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Four Quartets

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Journal Article
Twentieth-Century Literature (2007) 53 (4): 421–441.
Published: 01 December 2007
...Roger Bellin Copyright © Hofstra University 2007 w The Seduction of Argument and the Danger of Parody in the Four Quartets Roger Beilin It is a very good sign when the harmonious bores are at a loss about how they should react to this continuous self-parody...
Journal Article
Twentieth-Century Literature (2018) 64 (4): 413–448.
Published: 01 December 2018
... intellectual, artistic, and personal development. As Eliot moves from analytic philosophy in his doctoral dissertation through the philosophically invested poetry that culminates in The Waste Land (1922) and, finally, to the autobiographical and participatory idiom of Four Quartets (1943), his work...
Journal Article
Twentieth-Century Literature (2020) 66 (4): 431–462.
Published: 01 December 2020
... Hofstra University 2020 archive “Burnt Norton” Four Quartets modern poetry The Waste Land Recognizing increasingly in this year of our lord 1957 Vital Truth is a priceless heritage in the world of letters or Mankind, to pass on to future generations, I bequeath this collection...
Journal Article
Twentieth-Century Literature (2020) 66 (1): 59–78.
Published: 01 March 2020
... by) the persistence of their intransigent materiality. A new poetics permits the consolation of aesthetic mediation, between the inaccessible metaphysical ideal and the baffling entanglements of human time. © 2020 Hofstra University 2020 cinema Four Quartets medicine metaphysics modernism poetry...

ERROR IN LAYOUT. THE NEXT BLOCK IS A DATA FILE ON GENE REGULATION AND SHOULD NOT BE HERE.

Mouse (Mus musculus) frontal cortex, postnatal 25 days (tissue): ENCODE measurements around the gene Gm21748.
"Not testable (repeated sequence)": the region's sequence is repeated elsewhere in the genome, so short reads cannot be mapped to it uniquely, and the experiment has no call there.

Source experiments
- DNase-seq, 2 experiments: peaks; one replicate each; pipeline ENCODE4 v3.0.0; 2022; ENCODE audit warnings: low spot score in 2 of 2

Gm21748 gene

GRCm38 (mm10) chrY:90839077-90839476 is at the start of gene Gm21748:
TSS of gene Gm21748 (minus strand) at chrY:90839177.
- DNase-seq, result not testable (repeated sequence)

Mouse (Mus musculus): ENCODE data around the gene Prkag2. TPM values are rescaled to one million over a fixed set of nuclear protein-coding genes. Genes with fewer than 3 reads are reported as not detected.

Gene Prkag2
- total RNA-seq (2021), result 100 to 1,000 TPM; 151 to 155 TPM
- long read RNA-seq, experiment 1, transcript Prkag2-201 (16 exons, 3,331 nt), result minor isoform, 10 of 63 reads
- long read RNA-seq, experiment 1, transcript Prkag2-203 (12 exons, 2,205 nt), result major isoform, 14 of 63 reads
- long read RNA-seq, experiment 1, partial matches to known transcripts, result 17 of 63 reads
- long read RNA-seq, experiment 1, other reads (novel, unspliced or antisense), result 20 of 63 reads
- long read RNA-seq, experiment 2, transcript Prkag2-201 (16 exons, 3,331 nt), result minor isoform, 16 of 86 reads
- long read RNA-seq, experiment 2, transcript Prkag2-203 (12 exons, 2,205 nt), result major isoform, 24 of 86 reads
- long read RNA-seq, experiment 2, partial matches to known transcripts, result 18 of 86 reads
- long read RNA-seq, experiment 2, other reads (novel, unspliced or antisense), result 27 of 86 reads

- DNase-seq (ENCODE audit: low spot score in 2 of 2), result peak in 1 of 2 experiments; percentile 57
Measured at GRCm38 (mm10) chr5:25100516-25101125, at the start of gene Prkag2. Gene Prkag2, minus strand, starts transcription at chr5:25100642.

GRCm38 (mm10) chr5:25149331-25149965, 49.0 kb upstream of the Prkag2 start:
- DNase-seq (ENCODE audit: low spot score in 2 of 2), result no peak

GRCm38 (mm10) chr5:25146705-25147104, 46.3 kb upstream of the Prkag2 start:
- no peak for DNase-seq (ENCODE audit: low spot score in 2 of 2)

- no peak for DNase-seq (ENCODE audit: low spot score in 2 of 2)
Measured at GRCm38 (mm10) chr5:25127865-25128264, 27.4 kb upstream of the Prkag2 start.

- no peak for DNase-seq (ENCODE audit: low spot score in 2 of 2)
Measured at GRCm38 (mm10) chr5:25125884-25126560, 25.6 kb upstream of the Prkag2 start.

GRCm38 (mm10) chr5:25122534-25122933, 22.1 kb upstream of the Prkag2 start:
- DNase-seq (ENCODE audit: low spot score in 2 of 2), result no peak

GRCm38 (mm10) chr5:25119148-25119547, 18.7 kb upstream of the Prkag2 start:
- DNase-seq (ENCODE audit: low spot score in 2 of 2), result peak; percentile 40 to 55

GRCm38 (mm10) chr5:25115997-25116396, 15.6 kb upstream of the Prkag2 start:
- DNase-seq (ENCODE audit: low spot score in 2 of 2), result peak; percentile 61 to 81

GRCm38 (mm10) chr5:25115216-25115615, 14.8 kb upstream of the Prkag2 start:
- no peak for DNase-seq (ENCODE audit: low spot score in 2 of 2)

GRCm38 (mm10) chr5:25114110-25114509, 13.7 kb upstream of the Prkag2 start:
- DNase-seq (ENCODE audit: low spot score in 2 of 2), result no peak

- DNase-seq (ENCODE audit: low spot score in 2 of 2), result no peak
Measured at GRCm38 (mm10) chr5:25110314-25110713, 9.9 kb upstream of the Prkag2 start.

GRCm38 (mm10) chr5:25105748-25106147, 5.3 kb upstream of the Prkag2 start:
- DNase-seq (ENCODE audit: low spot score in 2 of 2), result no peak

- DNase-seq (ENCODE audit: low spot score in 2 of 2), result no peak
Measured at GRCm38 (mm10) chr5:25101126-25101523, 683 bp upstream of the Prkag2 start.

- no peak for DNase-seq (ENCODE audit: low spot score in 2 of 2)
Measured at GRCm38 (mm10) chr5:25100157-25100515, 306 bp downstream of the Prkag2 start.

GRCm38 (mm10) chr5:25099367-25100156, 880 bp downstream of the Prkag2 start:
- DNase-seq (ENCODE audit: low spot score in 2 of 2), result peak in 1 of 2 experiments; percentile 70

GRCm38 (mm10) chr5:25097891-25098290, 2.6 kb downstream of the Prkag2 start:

Journal Article
Twentieth-Century Literature (2009) 55 (2): 279–285.
Published: 01 June 2009
... as a misogynist, anti-Semite, and elitist have not succeeded in shunting him aside. I would have thought that Oser’s Eliot would center on Four Quartets, a poem that he notes in passing “may be the finest long poem in English in the twentieth century” (88). Suprisingly, he has little to say about...
Journal Article
Twentieth-Century Literature (2008) 54 (4): 526–530.
Published: 01 December 2008
... with the antimilitarism of Three Guineas, MacKay argues instead that this last novel’s ruralism in­ volves a proleptic “participation in what have since become consolatory cultural memories of the war” (23). More convincingly, her intertextual reading of Four Quartets alongside Eliot’s wartime propaganda...
Journal Article
Twentieth-Century Literature (2007) 53 (3): 414–420.
Published: 01 September 2007